This is a big debate with regional division. Its long and controversial history includes a salmonella outbreak and Victorian nobles getting a word out of it. There are many gray areas and the distinction can become very personal. Even the CDC has ideas, and it all leads to a lot of shouting at each other at Thanksgiving parties.
No, we’re not talking about politics. (Remember when it was a faux pas to bring it up at family dinners?) Instead, we’re referring to what we should call the Thanksgiving side dish of bread, herbs, vegetables and maybe meat. Is it stuffing or dressing?
“The age-old vacation debate vinaigrette or stuffing is an eternal conversation heard every year on tables across the country during the holidays,” says Rolf Weithofer, the executive chef of The Adolphus in Dallas. “These are the perfect kind of arguments to have with friends and family around the holidays – both harmless and delicious,” he says.
Still, everyone likes to win a good argument. Which side of the stuffing or dressing debate are you on, and is it the right one? We asked food experts to settle the score once and for all.
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What is stuffing?
The stuffing versus dressing debate may seem complicated, but the definition of stuffing is simple. “Stuffing is a mixture of ingredients traditionally placed inside the cavity,” explains Heidi Diestel, fourth-generation family farmer and co-owner of Diestel Family Ranch. “This stuffs the bird and the flavors of the stuffing are enhanced as the turkey cooks.”
The word prank has had a negative connotation over the years. In the 1800s, Victorian nobles deemed it offensive, giving rise to the word “dress up.” Stuffing has also been linked to an increased risk of salmonella, which Eric Dreyerthe executive chef of Monarch restaurant in Dallas, says it also caused confusion.
In fact, even the CDC recommends cooking the “stuffing” on the outside of the bird. The CDC advises everyone to “use a thermometer to ensure the center of the stuffing reaches 165°F” whether the bread mixture is cooked inside or outside the bird.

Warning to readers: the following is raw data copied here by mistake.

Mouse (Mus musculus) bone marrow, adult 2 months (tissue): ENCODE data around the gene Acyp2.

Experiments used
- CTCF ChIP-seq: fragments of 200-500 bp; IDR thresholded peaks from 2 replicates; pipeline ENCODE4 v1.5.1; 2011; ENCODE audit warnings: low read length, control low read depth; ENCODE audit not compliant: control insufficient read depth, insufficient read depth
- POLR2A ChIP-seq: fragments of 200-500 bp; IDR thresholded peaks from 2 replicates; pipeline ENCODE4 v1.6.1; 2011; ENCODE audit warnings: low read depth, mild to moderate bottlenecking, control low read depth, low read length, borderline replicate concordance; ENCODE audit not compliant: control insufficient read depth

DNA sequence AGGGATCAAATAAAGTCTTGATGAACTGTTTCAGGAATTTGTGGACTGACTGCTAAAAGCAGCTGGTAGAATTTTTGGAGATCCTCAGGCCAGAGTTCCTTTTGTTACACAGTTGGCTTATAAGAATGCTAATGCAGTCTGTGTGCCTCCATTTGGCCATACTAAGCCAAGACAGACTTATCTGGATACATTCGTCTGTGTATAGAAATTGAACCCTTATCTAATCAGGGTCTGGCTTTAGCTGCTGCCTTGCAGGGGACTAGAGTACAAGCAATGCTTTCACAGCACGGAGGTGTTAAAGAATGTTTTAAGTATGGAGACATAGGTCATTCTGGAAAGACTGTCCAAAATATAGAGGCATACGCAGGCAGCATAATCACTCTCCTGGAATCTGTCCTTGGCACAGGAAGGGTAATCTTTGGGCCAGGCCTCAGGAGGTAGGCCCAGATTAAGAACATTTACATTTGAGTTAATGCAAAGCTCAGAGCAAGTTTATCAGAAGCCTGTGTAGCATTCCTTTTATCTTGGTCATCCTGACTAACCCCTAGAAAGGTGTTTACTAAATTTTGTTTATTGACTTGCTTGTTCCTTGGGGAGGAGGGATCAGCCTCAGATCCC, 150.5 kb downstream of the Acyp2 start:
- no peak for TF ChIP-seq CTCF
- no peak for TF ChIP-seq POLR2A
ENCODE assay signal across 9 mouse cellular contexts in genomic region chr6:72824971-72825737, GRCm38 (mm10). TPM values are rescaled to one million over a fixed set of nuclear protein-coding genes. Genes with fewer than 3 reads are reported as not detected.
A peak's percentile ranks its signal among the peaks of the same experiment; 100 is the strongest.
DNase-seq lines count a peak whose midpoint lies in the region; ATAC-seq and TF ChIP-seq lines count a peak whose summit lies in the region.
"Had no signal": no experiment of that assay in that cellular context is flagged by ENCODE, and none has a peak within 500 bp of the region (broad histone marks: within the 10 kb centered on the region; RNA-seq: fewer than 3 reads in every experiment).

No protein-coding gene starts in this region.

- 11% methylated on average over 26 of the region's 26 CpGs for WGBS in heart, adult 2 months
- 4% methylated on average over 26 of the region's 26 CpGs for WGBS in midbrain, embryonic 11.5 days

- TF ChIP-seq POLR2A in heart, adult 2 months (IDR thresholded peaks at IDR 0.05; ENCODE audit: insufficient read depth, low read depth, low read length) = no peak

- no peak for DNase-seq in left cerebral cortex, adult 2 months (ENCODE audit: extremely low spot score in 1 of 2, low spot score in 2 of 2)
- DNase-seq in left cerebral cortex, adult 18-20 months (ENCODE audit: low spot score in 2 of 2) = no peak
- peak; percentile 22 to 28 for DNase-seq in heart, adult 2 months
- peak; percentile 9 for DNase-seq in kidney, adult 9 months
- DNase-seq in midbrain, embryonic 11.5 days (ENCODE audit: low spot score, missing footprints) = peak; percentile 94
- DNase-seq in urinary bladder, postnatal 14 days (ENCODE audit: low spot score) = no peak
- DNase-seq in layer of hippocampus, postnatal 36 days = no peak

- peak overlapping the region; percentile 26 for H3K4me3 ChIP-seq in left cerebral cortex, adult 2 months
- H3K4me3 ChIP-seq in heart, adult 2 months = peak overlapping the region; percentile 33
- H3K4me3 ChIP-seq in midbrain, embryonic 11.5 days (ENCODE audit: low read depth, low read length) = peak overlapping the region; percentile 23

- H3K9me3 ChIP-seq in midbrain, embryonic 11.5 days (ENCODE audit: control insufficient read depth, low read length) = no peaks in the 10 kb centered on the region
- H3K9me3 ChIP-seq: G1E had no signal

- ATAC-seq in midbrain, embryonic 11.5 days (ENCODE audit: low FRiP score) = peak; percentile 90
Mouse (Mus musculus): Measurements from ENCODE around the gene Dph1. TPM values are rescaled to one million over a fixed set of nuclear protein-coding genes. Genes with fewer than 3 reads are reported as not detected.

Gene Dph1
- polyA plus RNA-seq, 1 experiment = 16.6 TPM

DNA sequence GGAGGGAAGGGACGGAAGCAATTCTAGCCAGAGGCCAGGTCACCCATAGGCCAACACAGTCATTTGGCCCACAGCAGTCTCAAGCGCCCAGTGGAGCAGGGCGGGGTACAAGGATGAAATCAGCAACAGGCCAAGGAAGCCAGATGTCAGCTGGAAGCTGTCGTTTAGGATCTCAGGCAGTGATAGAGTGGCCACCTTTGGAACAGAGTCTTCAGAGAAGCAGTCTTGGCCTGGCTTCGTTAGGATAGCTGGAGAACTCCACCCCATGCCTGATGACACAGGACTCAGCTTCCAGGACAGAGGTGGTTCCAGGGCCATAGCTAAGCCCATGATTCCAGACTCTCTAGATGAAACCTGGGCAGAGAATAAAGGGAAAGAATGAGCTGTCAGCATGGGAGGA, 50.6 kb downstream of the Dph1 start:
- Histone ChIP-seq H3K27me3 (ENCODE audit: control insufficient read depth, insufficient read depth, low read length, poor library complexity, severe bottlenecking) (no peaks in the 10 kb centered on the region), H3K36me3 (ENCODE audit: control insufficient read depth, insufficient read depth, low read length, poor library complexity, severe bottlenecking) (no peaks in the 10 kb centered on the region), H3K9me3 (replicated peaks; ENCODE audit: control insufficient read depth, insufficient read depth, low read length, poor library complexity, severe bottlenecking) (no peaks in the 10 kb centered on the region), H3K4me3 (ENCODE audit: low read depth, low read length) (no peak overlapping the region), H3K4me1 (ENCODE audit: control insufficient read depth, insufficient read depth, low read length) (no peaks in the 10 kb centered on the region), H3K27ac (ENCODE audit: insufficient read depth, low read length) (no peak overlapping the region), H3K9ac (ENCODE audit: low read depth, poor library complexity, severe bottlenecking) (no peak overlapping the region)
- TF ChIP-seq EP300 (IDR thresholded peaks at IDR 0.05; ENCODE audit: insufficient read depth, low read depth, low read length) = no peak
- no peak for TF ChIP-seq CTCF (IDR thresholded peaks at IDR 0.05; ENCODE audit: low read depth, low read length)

OK, wait, CDC, if it’s cooked on the outside of the bird, is the stuffing really stuffed?
What is dressing?
The term vinaigrette emerged in the 1800s, when well-off Victorians decided that “stuffing” was a faux pas. However, chefs say vinaigrette has taken on a definition of its own.
“Dressing is usually a wetter mixture cooked in a side dish, on the outside of the bird,” says Diestel. “Many traditional recipes use cornbread mixes and are cooked in a Dutch oven.”
Dressing and stuffing, are they the same thing?
There’s actually nothing offensive about using the words “dress” and “stuff” interchangeably (unless you have people at the table who are VERY passionate about the topic), but it’s not not really the same thing.
“The stuffing is made for the inside of the bird,” Diestel explains. “The dressing is cooked on the outside. The dressing is denser.”
However, the two dishes have one very important similarity. “They’re both delicious with cranberry sauce,” says Weithofer.
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Do Southerners say vinaigrette or stuffing?
Experts and data indicate that Southerners favor the term “dressing room.” “Southern states are interested in clothing terminology,” says Diestel.
Diestel has the numbers on its side. A Butterball Survey 2015 reported that most Southerners used the term “dressing”, while people from the Pacific Northwest and Northeast were more likely to use the word “stuffing”.
If you’re a Northerner like me, you might refer to “dressing” as something that goes with a salad. Apparently I missed something.
“If you grew up with delicious holiday dressing, you might think of it before salad when you see the word vinaigrette,” Weithofer told me. “Saladdress is a comfort food, and the holidays don’t seem complete without it for most Southerners.”
If you really want to get into the weeds, take a jog to social media star and Southerner Landon Bryant’s Instagram feed. He slices and dices this discussion into even more delicious parts, including cornbread dressing versus salad dressing and whether oyster dressing is its own uniqueness. As he says: “Let’s talk about it.”
Related: Top Chef-Approved Two-Loaf Stuffing
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Which is better: stuffing or dressing?
It’s a matter of personal taste, but the experts we spoke with shared what was on their Thanksgiving tables. “I prank because my mother told me to,” Dreyer says.
Fair enough. Diestel also referenced family ties in disclosing his choice.
“The Diestels are executioners,” says Diestels. “We stuff our bird, but, if you can believe it, we have a salad dressing recipe that is over 100 years old using cornbread that we also make in a Dutch oven every year.”
Oh, we can believe it. After all, as Diestel says, “You can never have too much food at Thanksgiving.” Plus, the stuffing and dressing taste amazing on leftover Thanksgiving turkey sandwiches. »